Here’s to a fruitful and productive 2018!

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Without much ado, here’s Faces in the Crowd (Part 1)

Faces in the Crowd

At the front of a narrow hallway Mrs. Petrovich adjusted a pair of bulky spectacles and waited for the last participant to file in. Rocked by allegations of scandal and impropriety, the Vatican had hired her, an impartial New York photographer, to bolster their image. From where she stood, Mrs. Petrovich observed her assistant, DeeDee as she sauntered into the room. Then, Mrs. Petrovich went to her gear bag and retrieved a Nikon.

It was a warm May morning and heat poured into the room through the ceiling. The participants were citizens from various parts of the globe who had agreed to come to Venice as part of an experiment. Ordinarily, Mrs. Petrovich would not have chosen a church for such an ambitious endeavor, but ten minutes after hearing the Cardinal’s offer, DeeDee had smiled. Now Mrs. Petrovich surveyed the room and wondered why no one from the city had entered. However, after a little while, the thought dissipated and she allowed the Basilica’s ambiance to fill her.

In the front she focused on Gene, a tall dark man from America who reminded her of her ex, Michael, and that memory carried her back five years to the start of her relationship with DeeDee. At the time, Mrs. Petrovich had been on a lunch date with friends while DeeDee, an incensed waitress, had doused a customer for grabbing her ass. Grateful, nevertheless for prompt service, Mrs. Petrovich had paid extra and left her business card.

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Now, five years later, she searched for the right place to set up a tripod as the men positioned themselves. After all, these photos would be made available to everyone so proper positioning was important.

“Free downloads,” the Cardinal had called them, as if it was a customary thing like uploading a youtube video. She balked at how easily these people had signed away their right on something she considered a financial whim. Mrs. Petrovich stopped. Then she opened the tripod and fastened the plate to the camera.

“They’re all yours,” DeeDee said, moving to the side of the room.
Removing the lens cap Mrs. Petrovich snapped two shots of DeeDee for posterity, before fastening the camera to the tripod. At five foot seven with a slim figure, DeeDee was lithe. At a young age she had shown a proficiency for ballet but due to her mother’s unsound financial investments they were often strapped. In other ways though DeeDee remained efficient.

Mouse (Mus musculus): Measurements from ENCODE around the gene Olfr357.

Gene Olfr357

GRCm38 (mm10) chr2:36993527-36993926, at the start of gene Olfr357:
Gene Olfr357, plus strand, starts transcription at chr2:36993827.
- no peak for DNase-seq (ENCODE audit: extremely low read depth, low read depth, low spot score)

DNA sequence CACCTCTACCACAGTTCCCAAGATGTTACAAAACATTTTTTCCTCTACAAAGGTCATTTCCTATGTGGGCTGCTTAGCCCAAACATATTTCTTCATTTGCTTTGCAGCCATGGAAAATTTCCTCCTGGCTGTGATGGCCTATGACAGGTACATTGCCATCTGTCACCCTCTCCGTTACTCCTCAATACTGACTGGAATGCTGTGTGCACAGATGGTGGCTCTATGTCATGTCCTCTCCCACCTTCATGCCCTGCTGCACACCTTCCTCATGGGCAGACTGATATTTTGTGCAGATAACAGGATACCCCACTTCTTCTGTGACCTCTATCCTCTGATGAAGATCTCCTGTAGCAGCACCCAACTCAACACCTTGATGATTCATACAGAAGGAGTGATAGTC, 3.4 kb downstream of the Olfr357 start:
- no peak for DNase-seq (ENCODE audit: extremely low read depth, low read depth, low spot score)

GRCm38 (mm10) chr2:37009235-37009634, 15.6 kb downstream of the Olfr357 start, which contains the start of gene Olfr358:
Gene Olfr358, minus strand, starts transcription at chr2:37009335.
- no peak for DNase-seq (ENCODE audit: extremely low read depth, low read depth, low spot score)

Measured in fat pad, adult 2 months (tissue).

Mrs. Petrovich took a group shot before focusing on Lily, the second woman from the left. She was a junior high school teacher from Japan and although her smile did not extend to the corners of her lips, Mrs. Petrovich continued to snap. Extra shots always came in handy. Panning right she snapped Martha, a Jamaican medical student who had completing her residency in New Jersey. At twenty eight, she yearned to return home to her family.

Mrs. Petrovich was thirty five, with peppered black hair. Currently single, she refused to reproduce even though her mother had assured her that she still possessed childbearing hips. At six feet two, she stood out in crowds but frequented sushi bars that brought in all kinds. Today, she wore black pants and a cream blouse. Both accentuated by a string of pearls DeeDee had picked out.

“Pretend you’re on the beach and you’re having fun,” Mrs. Petrovich said as she settled on a short Slovenian man she had pegged as Atlas. He smiled. Stopped. And then smiled again. Mrs. Petrovich exhaled and imagined herself rising to the surface.

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“Do you want me to dim the overhead lights?” DeeDee asked from the doorway, her fingers hovering above the switch. “To create more atmosphere.”

Mrs. Petrovich shook her head. “No,” she said, slowly. “Move them around.” After four days of trying to get things right, she had memorized most of their names. She watched Nefertiti in a dashiki change places with Sita in a shalwar. The colors were vibrant: radiant yellows merged with burnt orange, browns and greens. They moved like earthen vessels. DeeDee watched as her features softened and Mrs. Petrovich said, “That’s better.”

DeeDee smiled, removed a bolero jacket and waited for the breeze. Some days she envied buildings their ability to retain heat. Today though, she glared at fresnels and observed shoes. Mrs. Petrovich’s combat boots seemed dated. A replacement would be needed shortly, she thought, watching Jamie, a chef from Brussels recoil. Perhaps tomorrow, before they left the city.

Meanwhile, Mrs. Petrovich watched Dominique, a travel writer execute a flawless turn. The woman was a product of a union between France and Germany, who enjoyed cooking and hiking. Looking at her supple figure, the photographer wondered if she had omitted having a Spanish lineage from her consent form.